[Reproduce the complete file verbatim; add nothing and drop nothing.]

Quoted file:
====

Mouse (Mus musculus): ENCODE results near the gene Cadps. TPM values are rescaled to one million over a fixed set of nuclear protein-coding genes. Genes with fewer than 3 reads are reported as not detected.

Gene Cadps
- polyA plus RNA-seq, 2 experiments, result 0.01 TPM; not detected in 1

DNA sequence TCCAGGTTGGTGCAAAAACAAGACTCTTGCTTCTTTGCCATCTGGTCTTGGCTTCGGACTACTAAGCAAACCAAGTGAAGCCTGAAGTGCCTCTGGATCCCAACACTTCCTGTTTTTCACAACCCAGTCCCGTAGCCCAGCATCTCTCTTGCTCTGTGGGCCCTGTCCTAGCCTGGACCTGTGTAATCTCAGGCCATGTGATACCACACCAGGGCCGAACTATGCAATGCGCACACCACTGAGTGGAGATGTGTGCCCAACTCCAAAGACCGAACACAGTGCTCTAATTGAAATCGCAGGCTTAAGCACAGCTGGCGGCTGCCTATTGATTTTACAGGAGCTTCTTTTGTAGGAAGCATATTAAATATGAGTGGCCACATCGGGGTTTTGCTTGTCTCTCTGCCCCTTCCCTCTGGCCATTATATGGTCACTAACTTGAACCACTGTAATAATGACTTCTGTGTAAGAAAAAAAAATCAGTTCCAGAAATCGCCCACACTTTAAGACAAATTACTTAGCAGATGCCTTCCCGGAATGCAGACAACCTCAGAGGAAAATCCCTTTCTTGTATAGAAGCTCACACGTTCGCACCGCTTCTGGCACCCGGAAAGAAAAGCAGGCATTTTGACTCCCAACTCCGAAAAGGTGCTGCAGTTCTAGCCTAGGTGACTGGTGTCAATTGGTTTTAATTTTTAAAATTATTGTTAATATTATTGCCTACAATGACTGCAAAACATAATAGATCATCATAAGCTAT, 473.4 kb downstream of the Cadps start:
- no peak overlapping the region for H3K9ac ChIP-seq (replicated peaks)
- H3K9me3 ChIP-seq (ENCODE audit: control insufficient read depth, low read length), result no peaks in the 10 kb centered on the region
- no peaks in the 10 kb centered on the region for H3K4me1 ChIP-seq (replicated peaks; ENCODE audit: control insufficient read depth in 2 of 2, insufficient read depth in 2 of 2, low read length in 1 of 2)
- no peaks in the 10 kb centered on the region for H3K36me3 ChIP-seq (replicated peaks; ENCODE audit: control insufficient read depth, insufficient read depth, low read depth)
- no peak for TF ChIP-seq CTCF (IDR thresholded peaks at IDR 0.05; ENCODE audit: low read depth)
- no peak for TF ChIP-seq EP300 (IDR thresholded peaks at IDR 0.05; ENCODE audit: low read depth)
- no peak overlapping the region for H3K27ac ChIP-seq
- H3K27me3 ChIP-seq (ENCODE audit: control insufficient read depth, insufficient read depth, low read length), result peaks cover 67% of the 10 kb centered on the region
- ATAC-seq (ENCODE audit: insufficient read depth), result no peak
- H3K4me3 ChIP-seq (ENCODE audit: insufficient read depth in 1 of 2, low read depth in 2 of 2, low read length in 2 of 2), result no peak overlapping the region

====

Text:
Mouse (Mus musculus): ENCODE results near the gene Cadps. TPM values are rescaled to one million over a fixed set of nuclear protein-coding genes. Genes with fewer than 3 reads are reported as not detected.

Gene Cadps
- polyA plus RNA-seq, 2 experiments, result 0.01 TPM; not detected in 1

DNA sequence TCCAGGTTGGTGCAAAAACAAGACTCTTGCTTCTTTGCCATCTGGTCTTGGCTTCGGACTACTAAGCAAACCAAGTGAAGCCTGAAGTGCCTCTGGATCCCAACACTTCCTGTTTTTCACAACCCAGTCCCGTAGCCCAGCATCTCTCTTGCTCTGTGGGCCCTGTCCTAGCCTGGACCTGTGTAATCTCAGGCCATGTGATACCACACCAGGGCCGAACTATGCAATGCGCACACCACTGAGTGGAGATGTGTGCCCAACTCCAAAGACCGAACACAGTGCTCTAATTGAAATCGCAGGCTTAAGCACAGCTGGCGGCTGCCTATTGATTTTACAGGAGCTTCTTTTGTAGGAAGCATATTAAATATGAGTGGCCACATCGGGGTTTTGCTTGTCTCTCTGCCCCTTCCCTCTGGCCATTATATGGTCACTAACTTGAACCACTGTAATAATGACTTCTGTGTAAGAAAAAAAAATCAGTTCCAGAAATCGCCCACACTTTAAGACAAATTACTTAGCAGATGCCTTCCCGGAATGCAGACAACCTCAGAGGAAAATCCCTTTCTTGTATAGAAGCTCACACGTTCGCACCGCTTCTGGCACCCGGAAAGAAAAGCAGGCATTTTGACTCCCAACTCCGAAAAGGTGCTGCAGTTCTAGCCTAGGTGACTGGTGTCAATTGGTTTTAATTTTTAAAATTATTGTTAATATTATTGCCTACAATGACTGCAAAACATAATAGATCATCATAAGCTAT, 473.4 kb downstream of the Cadps start:
- no peak overlapping the region for H3K9ac ChIP-seq (replicated peaks)
- H3K9me3 ChIP-seq (ENCODE audit: control insufficient read depth, low read length), result no peaks in the 10 kb centered on the region
- no peaks in the 10 kb centered on the region for H3K4me1 ChIP-seq (replicated peaks; ENCODE audit: control insufficient read depth in 2 of 2, insufficient read depth in 2 of 2, low read length in 1 of 2)
- no peaks in the 10 kb centered on the region for H3K36me3 ChIP-seq (replicated peaks; ENCODE audit: control insufficient read depth, insufficient read depth, low read depth)
- no peak for TF ChIP-seq CTCF (IDR thresholded peaks at IDR 0.05; ENCODE audit: low read depth)
- no peak for TF ChIP-seq EP300 (IDR thresholded peaks at IDR 0.05; ENCODE audit: low read depth)
- no peak overlapping the region for H3K27ac ChIP-seq
- H3K27me3 ChIP-seq (ENCODE audit: control insufficient read depth, insufficient read depth, low read length), result peaks cover 67% of the 10 kb centered on the region
- ATAC-seq (ENCODE audit: insufficient read depth), result no peak
- H3K4me3 ChIP-seq (ENCODE audit: insufficient read depth in 1 of 2, low read depth in 2 of 2, low read length in 2 of 2), result no peak overlapping the region